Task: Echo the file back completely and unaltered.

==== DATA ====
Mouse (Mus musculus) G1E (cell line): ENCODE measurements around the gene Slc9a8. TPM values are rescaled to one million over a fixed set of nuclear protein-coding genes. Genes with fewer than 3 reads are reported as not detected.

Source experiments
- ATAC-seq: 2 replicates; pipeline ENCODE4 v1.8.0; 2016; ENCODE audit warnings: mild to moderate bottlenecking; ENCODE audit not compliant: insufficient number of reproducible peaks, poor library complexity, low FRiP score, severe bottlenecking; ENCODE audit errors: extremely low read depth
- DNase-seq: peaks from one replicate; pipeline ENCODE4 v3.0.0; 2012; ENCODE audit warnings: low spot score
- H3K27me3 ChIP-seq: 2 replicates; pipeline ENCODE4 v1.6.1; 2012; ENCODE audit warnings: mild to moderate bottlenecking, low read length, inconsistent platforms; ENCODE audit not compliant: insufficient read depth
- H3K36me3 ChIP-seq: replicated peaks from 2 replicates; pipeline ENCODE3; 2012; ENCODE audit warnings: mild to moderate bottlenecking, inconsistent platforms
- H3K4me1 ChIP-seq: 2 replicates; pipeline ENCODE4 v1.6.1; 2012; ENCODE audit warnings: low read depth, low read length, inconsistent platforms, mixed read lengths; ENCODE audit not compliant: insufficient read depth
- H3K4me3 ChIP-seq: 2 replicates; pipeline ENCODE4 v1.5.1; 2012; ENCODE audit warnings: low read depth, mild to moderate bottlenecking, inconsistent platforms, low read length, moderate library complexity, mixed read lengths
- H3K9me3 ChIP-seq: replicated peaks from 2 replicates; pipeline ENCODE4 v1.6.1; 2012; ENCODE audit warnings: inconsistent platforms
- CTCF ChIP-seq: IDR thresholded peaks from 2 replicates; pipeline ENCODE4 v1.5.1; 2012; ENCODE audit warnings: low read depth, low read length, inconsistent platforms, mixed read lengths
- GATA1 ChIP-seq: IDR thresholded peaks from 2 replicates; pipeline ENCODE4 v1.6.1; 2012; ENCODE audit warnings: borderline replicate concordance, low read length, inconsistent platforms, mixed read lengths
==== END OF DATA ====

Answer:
Mouse (Mus musculus) G1E (cell line): ENCODE measurements around the gene Slc9a8. TPM values are rescaled to one million over a fixed set of nuclear protein-coding genes. Genes with fewer than 3 reads are reported as not detected.

Source experiments
- ATAC-seq: 2 replicates; pipeline ENCODE4 v1.8.0; 2016; ENCODE audit warnings: mild to moderate bottlenecking; ENCODE audit not compliant: insufficient number of reproducible peaks, poor library complexity, low FRiP score, severe bottlenecking; ENCODE audit errors: extremely low read depth
- DNase-seq: peaks from one replicate; pipeline ENCODE4 v3.0.0; 2012; ENCODE audit warnings: low spot score
- H3K27me3 ChIP-seq: 2 replicates; pipeline ENCODE4 v1.6.1; 2012; ENCODE audit warnings: mild to moderate bottlenecking, low read length, inconsistent platforms; ENCODE audit not compliant: insufficient read depth
- H3K36me3 ChIP-seq: replicated peaks from 2 replicates; pipeline ENCODE3; 2012; ENCODE audit warnings: mild to moderate bottlenecking, inconsistent platforms
- H3K4me1 ChIP-seq: 2 replicates; pipeline ENCODE4 v1.6.1; 2012; ENCODE audit warnings: low read depth, low read length, inconsistent platforms, mixed read lengths; ENCODE audit not compliant: insufficient read depth
- H3K4me3 ChIP-seq: 2 replicates; pipeline ENCODE4 v1.5.1; 2012; ENCODE audit warnings: low read depth, mild to moderate bottlenecking, inconsistent platforms, low read length, moderate library complexity, mixed read lengths
- H3K9me3 ChIP-seq: replicated peaks from 2 replicates; pipeline ENCODE4 v1.6.1; 2012; ENCODE audit warnings: inconsistent platforms
- CTCF ChIP-seq: IDR thresholded peaks from 2 replicates; pipeline ENCODE4 v1.5.1; 2012; ENCODE audit warnings: low read depth, low read length, inconsistent platforms, mixed read lengths
- GATA1 ChIP-seq: IDR thresholded peaks from 2 replicates; pipeline ENCODE4 v1.6.1; 2012; ENCODE audit warnings: borderline replicate concordance, low read length, inconsistent platforms, mixed read lengths